Abstract. A deep contradiction lies at the heart of the Draft Restatement (Third) of Conflict of Laws. The Draft Restatement embraces a novel theoretical framework—the “two-step” theory—that attempts to integrate the basic tenets of so-called “modern” choice of law theory into a coherent intellectual whole. The virtue of the “two-step” theory is that it domesticates conflict of laws, setting aside unfamiliar terms like the state’s “interests” and instead turning to the “ordinary processes of statutory construction.” Choice-of-law questions, two-step theorists say, should be resolved the same way one would answer any other statutory issue: through the particularized interpretation of the statutes in question. But there’s the rub. Restatement provisions are not arrived at through interpretation of the statutes—they cannot be.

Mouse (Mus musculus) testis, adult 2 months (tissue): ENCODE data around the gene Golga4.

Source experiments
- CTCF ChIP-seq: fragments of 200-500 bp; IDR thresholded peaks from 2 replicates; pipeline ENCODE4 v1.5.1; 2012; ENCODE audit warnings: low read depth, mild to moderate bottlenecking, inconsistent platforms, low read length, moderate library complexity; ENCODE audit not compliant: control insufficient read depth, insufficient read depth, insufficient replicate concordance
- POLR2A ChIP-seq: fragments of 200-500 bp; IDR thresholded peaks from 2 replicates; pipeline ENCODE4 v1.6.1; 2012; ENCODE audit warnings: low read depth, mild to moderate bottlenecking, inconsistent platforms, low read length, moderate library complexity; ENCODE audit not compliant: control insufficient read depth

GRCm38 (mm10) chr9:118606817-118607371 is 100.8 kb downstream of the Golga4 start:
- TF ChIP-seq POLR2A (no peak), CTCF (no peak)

The drafters have attentively surveyed conflict-of-law cases and have synthesized a body of black-letter rules reflecting the ways that courts have resolved disputes in the past. The resulting Draft Restatement, like prior restatements, is a synthetic representation of the laws of all fifty states, not an interpretation of the law of one particular state. Restatements simply summarize the general drift of a body of law, with due attention to progressive trends. How, then, can this restatement incorporate a methodology that professes to express the results of statutory construction? The answer is that it cannot. Continuity with past restatements, in the form of synthesized black-letter rules, cannot be joined to change—that is, the advancement of this latest choice-of-law theory—as the proposed Draft Restatement would have it.
This essay is part of a collection, “An Exchange on the Draft Restatement (Third) of Conflict of Laws,” originally published in The Yale Law Journal.